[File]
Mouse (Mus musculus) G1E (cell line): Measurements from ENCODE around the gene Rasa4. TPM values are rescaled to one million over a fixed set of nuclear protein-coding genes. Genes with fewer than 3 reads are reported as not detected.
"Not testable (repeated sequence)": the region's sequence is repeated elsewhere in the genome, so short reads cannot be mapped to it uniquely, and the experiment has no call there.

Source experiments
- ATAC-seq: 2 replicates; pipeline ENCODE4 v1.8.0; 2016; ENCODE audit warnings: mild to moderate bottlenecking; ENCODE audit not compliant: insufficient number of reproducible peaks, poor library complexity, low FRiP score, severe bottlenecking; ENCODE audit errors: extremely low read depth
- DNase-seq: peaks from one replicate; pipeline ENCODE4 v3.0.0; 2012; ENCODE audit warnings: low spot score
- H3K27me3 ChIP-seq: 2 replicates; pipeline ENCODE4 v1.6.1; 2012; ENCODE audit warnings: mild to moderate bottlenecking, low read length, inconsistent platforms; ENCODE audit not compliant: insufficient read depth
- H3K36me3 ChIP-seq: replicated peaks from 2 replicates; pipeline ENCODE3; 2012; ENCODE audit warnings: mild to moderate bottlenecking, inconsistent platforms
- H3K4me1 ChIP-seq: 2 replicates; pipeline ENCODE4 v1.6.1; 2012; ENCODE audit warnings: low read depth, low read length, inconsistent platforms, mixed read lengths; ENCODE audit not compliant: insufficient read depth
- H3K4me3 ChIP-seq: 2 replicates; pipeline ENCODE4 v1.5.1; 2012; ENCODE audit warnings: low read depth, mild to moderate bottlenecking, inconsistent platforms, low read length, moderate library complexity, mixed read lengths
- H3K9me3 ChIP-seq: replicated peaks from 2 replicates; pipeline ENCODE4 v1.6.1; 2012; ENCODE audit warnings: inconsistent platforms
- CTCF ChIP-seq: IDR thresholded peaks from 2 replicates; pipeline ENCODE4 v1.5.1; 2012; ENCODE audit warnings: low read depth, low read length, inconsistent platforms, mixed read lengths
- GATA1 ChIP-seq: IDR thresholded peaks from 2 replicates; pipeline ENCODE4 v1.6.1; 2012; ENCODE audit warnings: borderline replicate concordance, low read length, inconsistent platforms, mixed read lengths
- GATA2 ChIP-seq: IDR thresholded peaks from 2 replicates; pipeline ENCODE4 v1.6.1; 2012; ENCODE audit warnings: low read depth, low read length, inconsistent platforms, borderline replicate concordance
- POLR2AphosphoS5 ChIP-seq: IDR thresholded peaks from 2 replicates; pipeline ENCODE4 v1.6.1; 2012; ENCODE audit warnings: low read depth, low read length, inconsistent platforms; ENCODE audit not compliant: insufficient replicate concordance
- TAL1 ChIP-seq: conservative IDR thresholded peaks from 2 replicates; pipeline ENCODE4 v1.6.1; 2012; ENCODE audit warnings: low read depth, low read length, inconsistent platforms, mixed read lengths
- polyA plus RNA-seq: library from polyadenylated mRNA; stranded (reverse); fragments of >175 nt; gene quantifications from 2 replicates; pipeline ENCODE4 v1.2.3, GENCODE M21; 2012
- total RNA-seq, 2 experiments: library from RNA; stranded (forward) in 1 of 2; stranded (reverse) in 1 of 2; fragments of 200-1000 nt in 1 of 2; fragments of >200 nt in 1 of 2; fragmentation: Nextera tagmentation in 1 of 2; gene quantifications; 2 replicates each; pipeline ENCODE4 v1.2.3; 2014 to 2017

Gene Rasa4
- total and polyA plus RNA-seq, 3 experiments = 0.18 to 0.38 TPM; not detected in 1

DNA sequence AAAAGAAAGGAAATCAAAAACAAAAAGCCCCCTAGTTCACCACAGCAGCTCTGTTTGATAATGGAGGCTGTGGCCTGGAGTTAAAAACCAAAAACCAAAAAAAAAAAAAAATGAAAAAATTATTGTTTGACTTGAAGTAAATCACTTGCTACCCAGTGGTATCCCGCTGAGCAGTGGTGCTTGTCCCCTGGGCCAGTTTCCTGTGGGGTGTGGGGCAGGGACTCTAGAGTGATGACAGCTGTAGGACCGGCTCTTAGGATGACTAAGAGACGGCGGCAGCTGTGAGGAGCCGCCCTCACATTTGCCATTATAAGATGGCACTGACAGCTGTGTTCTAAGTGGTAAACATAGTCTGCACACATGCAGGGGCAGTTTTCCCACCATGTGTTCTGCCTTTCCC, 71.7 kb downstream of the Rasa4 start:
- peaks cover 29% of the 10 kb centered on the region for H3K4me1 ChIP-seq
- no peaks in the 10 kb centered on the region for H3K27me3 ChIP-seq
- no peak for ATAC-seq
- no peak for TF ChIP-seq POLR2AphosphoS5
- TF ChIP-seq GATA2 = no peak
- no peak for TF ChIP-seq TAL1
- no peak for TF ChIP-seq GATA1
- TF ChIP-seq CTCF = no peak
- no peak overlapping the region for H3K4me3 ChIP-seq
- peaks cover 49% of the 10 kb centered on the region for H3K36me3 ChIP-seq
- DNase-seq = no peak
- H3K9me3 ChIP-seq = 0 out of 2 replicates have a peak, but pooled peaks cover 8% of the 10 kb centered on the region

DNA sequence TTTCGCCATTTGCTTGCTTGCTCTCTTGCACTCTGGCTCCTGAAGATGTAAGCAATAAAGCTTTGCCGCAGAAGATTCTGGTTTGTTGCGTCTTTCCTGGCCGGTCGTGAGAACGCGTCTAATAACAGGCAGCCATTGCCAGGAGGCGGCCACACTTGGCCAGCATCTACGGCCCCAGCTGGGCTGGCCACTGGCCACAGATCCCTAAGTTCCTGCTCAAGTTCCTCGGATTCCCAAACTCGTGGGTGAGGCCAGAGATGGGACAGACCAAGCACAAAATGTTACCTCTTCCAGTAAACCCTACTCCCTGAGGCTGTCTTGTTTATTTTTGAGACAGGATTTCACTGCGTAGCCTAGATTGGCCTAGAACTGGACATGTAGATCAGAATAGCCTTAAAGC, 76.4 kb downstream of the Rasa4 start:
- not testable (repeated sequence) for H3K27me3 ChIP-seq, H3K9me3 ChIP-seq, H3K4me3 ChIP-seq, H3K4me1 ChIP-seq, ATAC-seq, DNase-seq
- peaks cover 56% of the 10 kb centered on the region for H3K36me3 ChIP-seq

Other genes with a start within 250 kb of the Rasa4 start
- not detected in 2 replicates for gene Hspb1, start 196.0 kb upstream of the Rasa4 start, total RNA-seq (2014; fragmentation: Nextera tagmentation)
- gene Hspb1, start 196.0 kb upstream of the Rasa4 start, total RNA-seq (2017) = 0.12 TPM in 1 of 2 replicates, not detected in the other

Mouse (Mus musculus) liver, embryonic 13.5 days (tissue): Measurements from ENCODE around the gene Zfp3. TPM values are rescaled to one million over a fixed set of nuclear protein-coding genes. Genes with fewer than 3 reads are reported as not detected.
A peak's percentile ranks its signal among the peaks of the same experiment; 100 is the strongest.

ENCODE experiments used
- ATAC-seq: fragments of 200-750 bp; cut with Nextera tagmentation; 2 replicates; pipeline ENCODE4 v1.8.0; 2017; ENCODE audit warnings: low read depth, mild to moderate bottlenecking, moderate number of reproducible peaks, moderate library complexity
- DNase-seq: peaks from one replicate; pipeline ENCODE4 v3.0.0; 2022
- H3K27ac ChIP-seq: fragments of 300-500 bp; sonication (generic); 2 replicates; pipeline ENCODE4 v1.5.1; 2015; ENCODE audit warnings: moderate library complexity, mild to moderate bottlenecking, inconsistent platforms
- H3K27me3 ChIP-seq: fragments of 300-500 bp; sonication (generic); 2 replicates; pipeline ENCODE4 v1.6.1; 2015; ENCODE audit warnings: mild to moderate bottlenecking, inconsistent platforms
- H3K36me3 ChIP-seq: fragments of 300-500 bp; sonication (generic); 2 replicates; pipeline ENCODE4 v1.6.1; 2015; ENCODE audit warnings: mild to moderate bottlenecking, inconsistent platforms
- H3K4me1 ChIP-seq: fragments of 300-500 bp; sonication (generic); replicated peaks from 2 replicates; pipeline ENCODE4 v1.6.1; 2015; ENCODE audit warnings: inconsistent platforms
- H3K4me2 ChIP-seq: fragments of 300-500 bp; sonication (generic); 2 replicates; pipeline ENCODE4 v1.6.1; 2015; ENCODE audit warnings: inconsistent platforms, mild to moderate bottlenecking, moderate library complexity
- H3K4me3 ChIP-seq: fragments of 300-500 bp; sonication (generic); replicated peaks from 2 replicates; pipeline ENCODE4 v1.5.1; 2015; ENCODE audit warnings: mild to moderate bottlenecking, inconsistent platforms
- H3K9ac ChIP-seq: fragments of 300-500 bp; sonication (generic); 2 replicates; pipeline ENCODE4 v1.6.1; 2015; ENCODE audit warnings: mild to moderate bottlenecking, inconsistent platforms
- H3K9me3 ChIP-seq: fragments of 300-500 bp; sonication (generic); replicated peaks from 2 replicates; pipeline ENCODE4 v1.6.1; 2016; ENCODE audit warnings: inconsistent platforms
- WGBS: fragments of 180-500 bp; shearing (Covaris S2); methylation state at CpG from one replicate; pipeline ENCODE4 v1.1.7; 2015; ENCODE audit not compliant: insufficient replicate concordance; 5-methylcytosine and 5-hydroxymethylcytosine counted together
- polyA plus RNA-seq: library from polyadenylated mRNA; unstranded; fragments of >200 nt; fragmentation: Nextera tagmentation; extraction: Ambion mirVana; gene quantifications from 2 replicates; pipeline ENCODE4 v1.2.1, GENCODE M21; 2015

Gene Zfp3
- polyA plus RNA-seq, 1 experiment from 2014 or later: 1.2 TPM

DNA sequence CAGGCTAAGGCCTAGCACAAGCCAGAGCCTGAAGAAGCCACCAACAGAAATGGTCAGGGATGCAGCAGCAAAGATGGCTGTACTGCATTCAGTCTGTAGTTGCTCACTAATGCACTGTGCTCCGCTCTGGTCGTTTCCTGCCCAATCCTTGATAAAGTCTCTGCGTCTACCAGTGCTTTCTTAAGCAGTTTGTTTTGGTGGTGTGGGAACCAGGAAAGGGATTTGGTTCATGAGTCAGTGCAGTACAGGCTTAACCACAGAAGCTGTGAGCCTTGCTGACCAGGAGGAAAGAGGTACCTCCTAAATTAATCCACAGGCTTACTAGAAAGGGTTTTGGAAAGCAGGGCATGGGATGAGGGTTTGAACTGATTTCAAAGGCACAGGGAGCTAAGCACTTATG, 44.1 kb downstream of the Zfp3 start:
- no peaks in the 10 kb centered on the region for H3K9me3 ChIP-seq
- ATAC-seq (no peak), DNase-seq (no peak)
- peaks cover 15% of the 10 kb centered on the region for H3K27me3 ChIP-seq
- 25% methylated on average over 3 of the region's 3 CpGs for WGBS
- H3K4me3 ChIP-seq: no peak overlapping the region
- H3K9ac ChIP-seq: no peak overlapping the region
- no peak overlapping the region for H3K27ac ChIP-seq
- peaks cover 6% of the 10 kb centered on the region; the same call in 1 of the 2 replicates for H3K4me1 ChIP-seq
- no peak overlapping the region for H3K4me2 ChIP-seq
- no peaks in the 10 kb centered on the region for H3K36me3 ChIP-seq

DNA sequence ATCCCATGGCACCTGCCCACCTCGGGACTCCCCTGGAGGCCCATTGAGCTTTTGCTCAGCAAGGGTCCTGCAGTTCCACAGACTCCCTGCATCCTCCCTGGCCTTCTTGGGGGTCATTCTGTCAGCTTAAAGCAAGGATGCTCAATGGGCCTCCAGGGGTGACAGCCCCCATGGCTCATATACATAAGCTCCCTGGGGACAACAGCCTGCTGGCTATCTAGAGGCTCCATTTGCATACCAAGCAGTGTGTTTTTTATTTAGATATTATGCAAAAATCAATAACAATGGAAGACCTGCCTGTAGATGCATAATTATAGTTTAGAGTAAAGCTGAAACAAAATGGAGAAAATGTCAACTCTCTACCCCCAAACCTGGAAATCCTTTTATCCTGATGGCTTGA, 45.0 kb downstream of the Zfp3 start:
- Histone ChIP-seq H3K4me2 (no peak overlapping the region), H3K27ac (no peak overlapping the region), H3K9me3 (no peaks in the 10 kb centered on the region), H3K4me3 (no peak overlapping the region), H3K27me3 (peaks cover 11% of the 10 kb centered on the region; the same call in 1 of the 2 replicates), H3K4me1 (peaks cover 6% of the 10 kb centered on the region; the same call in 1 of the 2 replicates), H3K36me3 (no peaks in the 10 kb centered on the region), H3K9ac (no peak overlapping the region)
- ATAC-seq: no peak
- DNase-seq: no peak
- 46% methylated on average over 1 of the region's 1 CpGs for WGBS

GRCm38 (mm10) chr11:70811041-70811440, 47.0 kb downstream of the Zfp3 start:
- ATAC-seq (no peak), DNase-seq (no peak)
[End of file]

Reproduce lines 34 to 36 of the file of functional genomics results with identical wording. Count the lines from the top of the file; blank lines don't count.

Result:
- not testable (repeated sequence) for H3K27me3 ChIP-seq, H3K9me3 ChIP-seq, H3K4me3 ChIP-seq, H3K4me1 ChIP-seq, ATAC-seq, DNase-seq
- peaks cover 56% of the 10 kb centered on the region for H3K36me3 ChIP-seq

Other genes with a start within 250 kb of the Rasa4 start